Driving the Merritt? Brake for Moose

There's a moose ("Trum-bull moose"?) on the loose in western Connecticut, and the beast can be deadly to drive into on a highway like the Merritt or Interstate 84.

Look up when you're driving on the Merritt Parkway, because moose can be really tall.

They can also reach up 1,800 pounds, enough to seriously damage a car and its occupants, said Trumbull Park Ranger Bob Hawley. 

According to the state Department of Environmental Protection,  "motorists on the Merritt Parkway and Interstate 84 in western Connecticut should be extra vigilant," according to a press release.

On May 30, DEP Environmental Conservation Police responded to a moose sighting at 46 Porter Hill Road in Trumbull near the Route 25 and the Merritt Parkway and moose have been reported near Interstate 84 near Waterbury and Bethel in the last week, the release states.

The DEP encourages residents to report moose sightings to the DEP’s 24-hour dispatch line at 860-424-3333.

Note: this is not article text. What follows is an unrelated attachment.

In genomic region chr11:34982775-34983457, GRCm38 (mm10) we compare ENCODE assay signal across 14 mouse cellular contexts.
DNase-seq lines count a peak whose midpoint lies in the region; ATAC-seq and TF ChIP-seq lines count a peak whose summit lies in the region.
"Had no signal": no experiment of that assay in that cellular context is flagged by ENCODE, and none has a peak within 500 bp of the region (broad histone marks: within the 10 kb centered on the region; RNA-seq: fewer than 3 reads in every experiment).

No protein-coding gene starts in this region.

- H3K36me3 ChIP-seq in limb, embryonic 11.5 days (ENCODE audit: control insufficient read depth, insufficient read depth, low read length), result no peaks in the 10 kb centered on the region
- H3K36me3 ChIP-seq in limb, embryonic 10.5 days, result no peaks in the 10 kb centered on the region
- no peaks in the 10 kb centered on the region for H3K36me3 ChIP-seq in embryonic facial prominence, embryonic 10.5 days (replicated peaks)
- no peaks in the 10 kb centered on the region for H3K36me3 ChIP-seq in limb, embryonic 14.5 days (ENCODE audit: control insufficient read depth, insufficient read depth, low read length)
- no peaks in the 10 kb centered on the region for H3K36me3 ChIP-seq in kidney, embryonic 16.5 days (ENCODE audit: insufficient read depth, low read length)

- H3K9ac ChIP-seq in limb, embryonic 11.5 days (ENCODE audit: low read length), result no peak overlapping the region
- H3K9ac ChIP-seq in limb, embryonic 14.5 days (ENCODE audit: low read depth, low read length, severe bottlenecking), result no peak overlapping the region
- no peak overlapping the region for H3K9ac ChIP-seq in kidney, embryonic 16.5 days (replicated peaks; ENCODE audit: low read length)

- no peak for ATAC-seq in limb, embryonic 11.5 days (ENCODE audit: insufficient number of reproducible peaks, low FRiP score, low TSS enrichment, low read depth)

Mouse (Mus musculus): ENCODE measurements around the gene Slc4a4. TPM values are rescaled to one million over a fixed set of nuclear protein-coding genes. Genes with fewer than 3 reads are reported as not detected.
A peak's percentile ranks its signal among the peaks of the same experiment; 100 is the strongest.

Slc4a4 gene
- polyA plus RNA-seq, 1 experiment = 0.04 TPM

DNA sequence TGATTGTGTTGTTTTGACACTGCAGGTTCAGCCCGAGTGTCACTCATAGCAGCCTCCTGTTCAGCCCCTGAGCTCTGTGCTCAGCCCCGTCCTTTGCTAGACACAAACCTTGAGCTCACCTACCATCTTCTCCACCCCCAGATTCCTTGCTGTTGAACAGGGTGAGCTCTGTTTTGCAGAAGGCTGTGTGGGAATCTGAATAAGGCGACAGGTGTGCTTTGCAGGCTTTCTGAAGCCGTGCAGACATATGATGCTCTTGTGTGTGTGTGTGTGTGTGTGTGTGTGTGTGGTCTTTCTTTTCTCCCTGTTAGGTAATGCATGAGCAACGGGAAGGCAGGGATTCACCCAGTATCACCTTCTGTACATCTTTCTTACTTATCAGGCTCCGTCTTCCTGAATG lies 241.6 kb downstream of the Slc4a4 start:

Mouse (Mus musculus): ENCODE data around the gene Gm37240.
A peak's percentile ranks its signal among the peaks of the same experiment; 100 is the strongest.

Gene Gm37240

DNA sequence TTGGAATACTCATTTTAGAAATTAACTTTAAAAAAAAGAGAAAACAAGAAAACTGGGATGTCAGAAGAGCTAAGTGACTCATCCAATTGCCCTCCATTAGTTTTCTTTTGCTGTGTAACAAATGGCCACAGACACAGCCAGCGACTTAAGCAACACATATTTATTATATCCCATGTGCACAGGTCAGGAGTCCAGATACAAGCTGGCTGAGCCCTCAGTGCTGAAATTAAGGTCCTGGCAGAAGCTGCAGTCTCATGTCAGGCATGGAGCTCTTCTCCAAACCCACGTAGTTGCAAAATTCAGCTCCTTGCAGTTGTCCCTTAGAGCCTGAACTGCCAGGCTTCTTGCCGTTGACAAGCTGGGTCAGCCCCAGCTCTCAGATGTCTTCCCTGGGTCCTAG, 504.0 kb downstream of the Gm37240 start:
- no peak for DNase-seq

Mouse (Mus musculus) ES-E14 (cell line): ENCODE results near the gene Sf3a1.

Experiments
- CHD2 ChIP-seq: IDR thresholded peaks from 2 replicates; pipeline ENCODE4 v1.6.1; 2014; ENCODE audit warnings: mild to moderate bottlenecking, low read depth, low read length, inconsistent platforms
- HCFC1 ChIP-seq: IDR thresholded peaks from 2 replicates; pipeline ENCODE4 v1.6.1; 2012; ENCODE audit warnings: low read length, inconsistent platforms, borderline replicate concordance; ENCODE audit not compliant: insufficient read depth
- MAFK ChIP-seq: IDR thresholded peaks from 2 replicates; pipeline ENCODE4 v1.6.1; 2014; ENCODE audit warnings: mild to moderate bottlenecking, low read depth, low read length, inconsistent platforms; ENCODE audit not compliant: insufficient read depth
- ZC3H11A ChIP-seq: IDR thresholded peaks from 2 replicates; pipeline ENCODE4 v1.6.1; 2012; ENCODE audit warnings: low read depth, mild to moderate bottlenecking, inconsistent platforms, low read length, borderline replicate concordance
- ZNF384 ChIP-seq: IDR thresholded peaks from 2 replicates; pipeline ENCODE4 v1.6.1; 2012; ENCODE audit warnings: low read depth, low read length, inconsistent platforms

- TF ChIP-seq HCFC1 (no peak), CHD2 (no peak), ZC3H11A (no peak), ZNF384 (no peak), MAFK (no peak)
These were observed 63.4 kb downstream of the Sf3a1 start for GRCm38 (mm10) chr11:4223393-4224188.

"Connecticut’s moose population continues to grow steadily and the DEP estimates that more than 100 currently reside in the state, primarily in the northern towns where most of the moose-related accidents have occurred," according to the statement.

But they could expand southward because they are transient creatures who will wander where the food is. "They're getting more and more common in Connecticut," Hawley said.

Decades ago, "they were native to Connecticut," he added.

Motorists should watch out, especially because the animals can grow so tall only their legs are visible.

The DEP issued five tips for driving where moose have been spotted.

  • Stay alert, especially around dawn, dusk and after dark when moose are most active.  Because moose are 6 feet tall at the shoulders, your headlights typically will not show any “eye shine” from a moose.
  • Use caution during spring (May-July) and fall (September-November).  During these months, moose are most active.
  • Drive within the posted speed limit.
  • Use high beams whenever possible to improve visibility.
  • Wear your seatbelt.

Hawley added that people should not approach a moose if they see one. As with other wild animals, the DEP will tranquilize the animal and move it, he said.

"You don't want to fool around with a moose," Hawley said.

Editor's note: This article originally was published by Trumbull Patch.


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